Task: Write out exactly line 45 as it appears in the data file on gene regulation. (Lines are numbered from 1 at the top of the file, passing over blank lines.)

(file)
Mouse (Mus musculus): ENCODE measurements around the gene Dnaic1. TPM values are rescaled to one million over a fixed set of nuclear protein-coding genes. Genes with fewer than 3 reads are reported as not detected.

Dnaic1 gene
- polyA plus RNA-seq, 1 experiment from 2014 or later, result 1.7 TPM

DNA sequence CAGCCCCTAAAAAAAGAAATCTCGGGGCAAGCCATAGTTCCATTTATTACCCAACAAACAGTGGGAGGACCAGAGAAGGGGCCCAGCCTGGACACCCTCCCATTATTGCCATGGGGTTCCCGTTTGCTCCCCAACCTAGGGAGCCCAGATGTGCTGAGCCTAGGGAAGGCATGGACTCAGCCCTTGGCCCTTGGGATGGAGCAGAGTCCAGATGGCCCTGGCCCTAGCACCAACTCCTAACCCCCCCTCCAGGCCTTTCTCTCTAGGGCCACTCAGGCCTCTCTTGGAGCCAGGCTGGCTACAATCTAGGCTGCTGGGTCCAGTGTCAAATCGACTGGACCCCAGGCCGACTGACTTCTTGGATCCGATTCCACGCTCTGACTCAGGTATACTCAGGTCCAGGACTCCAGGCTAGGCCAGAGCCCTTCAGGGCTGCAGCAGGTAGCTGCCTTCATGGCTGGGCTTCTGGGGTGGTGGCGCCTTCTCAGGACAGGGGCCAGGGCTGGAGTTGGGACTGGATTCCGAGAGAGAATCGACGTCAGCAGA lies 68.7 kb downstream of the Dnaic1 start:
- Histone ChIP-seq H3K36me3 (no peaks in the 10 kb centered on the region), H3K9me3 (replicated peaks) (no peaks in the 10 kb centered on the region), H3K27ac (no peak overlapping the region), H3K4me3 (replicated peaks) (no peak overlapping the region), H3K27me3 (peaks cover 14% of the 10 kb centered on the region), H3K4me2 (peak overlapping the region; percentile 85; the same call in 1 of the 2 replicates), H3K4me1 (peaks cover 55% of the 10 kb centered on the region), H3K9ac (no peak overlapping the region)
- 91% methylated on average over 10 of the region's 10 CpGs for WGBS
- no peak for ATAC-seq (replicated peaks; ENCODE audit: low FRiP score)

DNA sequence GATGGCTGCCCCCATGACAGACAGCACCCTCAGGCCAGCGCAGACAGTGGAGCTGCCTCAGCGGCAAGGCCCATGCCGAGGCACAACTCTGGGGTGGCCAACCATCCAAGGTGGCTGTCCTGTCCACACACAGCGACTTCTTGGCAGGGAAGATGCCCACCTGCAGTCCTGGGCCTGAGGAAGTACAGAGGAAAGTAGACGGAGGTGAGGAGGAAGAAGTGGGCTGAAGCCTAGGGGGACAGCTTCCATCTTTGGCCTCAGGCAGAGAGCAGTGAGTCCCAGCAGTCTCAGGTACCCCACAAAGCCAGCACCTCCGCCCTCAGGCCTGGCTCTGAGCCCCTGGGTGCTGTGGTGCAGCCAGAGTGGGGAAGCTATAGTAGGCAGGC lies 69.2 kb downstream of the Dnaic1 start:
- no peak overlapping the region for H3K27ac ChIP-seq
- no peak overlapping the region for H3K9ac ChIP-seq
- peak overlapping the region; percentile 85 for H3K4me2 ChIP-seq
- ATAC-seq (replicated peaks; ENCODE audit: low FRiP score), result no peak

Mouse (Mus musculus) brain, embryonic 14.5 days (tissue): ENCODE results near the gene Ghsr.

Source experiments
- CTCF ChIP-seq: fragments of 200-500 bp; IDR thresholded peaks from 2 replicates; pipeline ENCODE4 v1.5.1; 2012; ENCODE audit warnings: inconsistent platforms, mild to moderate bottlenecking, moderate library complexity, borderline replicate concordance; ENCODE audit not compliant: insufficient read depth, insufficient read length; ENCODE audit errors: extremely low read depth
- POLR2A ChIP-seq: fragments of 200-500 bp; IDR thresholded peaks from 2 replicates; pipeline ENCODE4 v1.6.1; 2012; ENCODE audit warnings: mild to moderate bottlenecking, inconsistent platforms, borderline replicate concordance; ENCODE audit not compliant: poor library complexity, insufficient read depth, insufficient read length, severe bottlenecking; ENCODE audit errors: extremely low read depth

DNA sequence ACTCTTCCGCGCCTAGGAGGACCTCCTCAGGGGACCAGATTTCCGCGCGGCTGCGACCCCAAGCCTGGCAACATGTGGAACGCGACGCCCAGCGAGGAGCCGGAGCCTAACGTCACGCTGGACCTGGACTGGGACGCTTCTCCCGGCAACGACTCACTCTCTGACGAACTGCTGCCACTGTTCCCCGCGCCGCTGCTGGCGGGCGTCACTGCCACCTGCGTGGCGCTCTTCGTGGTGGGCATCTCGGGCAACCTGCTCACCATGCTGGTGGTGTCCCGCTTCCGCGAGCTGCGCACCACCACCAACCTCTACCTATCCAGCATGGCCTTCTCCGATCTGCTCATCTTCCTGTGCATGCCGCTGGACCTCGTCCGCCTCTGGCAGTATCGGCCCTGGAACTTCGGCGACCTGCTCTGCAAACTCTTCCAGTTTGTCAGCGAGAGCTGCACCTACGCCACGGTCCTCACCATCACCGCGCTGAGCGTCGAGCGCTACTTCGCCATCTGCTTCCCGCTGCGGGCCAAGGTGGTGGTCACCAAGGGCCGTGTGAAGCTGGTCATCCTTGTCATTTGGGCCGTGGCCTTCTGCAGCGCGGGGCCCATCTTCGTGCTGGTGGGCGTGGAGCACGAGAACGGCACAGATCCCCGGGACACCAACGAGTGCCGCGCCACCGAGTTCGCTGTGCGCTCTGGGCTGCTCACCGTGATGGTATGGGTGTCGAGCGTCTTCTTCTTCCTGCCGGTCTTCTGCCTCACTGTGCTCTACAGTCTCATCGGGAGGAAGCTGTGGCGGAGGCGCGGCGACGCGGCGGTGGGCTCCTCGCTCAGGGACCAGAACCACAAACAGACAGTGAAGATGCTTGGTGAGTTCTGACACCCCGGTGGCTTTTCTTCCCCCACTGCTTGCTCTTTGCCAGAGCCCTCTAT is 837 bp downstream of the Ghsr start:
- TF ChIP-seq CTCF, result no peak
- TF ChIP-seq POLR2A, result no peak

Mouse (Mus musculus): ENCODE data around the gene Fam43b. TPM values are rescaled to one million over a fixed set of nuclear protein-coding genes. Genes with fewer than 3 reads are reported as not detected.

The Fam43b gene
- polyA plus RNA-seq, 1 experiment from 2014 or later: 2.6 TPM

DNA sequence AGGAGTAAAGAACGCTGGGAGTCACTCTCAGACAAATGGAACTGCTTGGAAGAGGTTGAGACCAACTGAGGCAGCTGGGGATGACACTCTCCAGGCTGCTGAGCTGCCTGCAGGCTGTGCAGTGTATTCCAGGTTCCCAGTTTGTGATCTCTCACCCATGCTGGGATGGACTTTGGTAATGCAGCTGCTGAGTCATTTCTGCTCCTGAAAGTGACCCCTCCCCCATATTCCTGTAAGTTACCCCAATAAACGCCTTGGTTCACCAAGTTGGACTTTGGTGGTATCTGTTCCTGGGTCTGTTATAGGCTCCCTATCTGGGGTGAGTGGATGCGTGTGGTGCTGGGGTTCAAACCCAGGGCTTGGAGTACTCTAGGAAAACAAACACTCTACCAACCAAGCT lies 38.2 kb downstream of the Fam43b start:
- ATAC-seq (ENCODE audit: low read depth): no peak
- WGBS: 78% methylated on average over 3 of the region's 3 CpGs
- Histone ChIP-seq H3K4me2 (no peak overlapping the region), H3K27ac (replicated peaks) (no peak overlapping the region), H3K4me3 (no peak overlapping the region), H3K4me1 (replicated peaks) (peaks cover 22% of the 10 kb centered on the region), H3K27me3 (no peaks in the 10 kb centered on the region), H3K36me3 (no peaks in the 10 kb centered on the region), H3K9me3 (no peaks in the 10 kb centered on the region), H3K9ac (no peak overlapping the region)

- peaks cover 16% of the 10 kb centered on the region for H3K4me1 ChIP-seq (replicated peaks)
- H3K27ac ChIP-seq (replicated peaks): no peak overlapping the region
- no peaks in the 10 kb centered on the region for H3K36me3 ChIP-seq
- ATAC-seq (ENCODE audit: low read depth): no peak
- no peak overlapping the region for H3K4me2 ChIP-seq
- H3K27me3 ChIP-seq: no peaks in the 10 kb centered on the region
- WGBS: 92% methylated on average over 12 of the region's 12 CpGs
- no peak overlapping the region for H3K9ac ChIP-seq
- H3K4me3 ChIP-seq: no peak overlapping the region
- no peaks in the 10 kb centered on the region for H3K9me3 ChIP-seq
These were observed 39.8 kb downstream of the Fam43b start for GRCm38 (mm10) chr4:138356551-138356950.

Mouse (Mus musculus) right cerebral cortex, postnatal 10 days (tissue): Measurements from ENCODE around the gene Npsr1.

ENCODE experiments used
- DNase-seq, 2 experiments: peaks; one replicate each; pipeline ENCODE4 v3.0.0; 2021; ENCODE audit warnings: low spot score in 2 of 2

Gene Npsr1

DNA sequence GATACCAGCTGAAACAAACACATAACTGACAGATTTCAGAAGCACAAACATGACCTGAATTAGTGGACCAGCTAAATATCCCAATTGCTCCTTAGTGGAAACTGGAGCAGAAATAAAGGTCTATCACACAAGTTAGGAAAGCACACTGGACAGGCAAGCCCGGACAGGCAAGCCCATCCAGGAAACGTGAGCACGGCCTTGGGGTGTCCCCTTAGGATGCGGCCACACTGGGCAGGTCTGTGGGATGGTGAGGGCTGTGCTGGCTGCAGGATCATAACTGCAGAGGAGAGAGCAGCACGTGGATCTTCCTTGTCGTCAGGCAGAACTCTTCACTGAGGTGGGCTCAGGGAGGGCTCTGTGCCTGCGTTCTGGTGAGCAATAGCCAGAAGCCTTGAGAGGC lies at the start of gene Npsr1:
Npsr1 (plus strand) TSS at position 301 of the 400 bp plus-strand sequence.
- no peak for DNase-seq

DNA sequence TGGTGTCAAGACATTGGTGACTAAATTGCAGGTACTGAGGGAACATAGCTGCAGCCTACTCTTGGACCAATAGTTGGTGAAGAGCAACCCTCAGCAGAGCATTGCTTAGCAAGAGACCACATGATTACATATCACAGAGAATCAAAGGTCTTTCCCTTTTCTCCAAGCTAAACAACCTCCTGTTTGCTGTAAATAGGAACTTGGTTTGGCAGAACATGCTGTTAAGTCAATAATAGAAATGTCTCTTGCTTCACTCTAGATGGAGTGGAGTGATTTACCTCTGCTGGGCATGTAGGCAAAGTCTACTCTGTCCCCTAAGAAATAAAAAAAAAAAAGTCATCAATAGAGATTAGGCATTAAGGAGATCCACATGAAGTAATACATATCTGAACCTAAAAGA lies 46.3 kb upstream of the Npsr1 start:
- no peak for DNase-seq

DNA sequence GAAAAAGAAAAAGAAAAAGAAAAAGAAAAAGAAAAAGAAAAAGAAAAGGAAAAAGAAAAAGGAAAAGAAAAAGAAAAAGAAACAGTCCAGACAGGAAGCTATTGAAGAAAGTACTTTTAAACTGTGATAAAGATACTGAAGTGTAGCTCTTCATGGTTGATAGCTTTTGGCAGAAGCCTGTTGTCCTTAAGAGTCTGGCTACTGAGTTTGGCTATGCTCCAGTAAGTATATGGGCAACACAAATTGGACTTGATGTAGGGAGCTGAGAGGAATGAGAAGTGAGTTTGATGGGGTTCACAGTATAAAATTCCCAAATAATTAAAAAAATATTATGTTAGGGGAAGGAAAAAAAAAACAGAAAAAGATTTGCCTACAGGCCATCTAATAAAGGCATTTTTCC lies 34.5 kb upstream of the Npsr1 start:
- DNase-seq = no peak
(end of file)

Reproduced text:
DNA sequence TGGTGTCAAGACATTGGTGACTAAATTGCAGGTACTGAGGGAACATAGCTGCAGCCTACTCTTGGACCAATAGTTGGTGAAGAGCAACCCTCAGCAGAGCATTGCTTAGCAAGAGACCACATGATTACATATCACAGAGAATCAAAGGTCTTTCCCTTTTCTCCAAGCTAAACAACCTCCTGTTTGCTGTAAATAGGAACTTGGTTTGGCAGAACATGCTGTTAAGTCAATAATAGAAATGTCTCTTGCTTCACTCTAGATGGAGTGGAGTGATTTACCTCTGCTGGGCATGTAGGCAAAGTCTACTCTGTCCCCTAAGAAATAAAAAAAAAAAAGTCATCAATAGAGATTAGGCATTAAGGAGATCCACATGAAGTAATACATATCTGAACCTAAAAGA lies 46.3 kb upstream of the Npsr1 start: